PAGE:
Liam Brennan, president of the Royal College of Anaesthetists: “Anaesthesia is the largest single hospital specialty in the NHS. Over the past 70 years, anaesthetists’ roles have grown to be responsible for patients’ wellbeing before, during, and after surgery, not just in the operating theatre. It was in 1948, the same year the NHS was founded, that equal pay and status were afforded to all consultants working in the specialty. This was a milestone moment because it provided the impetus to raise standards of education and training for anaesthetists. Anaesthesia is now widely recognised as a specialty at the forefront of patient safety and quality improvement.”

8. Promoting patient centred care

Rachel Power, chief executive of the Patients Association: “As more and more people live with multiple long term conditions, and present with increasingly complex care needs, it is really important to them that they experience care that joins up around them and meets their needs. Patients with multiple complex health needs only want to have to tell their story once; they want one person to coordinate their care who can listen to and understand what matters to them.”

9. Access to in vitro fertilisation

Janice Rymer, vice president for education at the Royal College of Obstetricians and Gynaecologists: “Infertility affects one in seven couples and can have a devastating effect on people’s lives—it can lead to distress, depression, and the breakdown of relationships. The Nobel Prize in Physiology or Medicine in 2010 was awarded to the UK’s Robert Edwards for the development of pioneering IVF treatment, which has helped millions of people across the world to become parents. In the UK alone, more than a quarter of a million babies have been born as a result of IVF treatment.”

10. Championing evidence based medicine

Susan Bewley, chair of trustees of the charity HealthWatch: “Evidence based medicine means integrating individual clinical expertise with the best available external clinical evidence from systematic research. The science does not exist independently of clinical acumen and patient values—the concepts are intertwined in the philosophy of evidence based practice. The NHS has been a spectacular success: problems with high expectation, fear mongering, and overdiagnosis shouldn’t overshadow the achievement of more health and longer lives. They will be overcome with the transparency, learning, innovation, and testing that evidence based medicine implies and which the NHS at its best seeks to embody.”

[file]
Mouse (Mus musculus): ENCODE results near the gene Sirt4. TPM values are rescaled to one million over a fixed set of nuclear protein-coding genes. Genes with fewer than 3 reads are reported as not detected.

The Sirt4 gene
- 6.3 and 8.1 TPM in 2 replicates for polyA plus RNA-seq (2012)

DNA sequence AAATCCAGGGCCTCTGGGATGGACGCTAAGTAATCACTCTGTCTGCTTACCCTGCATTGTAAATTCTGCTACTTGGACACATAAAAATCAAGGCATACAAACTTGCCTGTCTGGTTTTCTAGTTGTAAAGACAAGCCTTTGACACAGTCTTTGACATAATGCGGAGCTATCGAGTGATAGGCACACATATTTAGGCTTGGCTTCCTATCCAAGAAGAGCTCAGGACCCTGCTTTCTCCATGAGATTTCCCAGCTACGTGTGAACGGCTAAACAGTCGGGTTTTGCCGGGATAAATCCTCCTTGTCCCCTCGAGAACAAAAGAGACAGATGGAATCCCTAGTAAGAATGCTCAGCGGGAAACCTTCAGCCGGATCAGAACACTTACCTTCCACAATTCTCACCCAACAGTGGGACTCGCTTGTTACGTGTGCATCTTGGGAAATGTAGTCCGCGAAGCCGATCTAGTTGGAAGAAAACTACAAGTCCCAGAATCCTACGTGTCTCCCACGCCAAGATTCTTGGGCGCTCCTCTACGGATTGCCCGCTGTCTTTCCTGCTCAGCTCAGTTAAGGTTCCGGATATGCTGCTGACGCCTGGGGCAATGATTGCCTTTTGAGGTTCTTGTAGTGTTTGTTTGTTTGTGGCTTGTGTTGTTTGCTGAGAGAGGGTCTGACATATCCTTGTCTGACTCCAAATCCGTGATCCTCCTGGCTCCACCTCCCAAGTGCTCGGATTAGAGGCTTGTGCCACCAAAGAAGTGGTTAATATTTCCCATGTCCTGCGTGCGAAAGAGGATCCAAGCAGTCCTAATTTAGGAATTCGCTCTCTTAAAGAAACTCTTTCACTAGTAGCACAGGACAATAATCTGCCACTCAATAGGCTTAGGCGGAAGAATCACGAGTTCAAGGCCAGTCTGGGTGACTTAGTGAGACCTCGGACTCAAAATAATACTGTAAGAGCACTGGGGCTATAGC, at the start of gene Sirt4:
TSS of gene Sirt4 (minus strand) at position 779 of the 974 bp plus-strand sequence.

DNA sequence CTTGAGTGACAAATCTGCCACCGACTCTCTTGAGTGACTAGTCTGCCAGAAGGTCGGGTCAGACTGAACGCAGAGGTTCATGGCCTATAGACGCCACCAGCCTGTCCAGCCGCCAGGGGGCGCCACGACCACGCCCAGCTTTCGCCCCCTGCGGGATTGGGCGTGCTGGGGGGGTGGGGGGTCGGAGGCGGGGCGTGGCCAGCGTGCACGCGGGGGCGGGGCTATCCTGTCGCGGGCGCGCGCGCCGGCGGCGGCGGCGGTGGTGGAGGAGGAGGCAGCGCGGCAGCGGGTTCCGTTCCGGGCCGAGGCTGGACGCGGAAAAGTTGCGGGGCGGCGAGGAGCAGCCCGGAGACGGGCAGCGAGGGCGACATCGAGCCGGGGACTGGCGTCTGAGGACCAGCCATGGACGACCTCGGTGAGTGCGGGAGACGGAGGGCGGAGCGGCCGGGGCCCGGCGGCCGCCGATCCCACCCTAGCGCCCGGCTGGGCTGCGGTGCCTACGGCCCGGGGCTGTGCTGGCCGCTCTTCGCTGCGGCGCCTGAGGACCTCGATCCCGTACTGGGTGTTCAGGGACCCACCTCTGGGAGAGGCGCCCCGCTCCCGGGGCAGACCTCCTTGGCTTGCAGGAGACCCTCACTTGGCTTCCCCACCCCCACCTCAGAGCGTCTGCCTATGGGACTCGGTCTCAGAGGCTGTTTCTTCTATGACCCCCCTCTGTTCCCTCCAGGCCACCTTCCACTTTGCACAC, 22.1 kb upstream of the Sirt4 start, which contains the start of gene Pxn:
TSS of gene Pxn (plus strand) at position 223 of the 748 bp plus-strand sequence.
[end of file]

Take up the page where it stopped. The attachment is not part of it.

11. Leading the world in cost effective healthcare

Muir Gray, visiting professor at Nuffield Department of Primary Care Health Sciences, Oxford: “The NHS created evidence based healthcare through the Cochrane Collaboration, and then the Centre for Evidence based Medicine, both funded by the NHS research and development programme. It added cost effectiveness as a key criterion with the development of the National Institute for Health and Care Excellence (NICE) and created value based healthcare.”

Anita Charlesworth, director of research and economics at the Health Foundation: “NICE has a vital role in providing robust evidence so that the NHS and care system can make informed decisions on the best care to buy in for patients.”

12. Limiting commercial influence on patient care

Margaret McCartney, Glasgow GP and The BMJ columnist: “Apportioning healthcare shouldn’t be an exercise in commerce—you only have to glance at the adverts for private whole body screening scans and executive ‘check-ups’ to know that the size of your wallet doesn’t dictate the evidence base of invitations. The NHS at its best should make it possible to give care on the basis of need and evidence—not demand and popularity.”

Vote now

The poll is open until 15 June 2018 at Follow this link to cast your vote. The winner will be announced on 28 June.


  • Competing interests: I have read and understood BMJ policy on declaration of interests and declare that I am a committee member of the charity HealthWatch, a voluntary non-profit making body that works to assist the development of good practices in the assessment and testing of treatments and the conduct of clinical trials.

  • Provenance and peer review: Commissioned; not externally peer reviewed.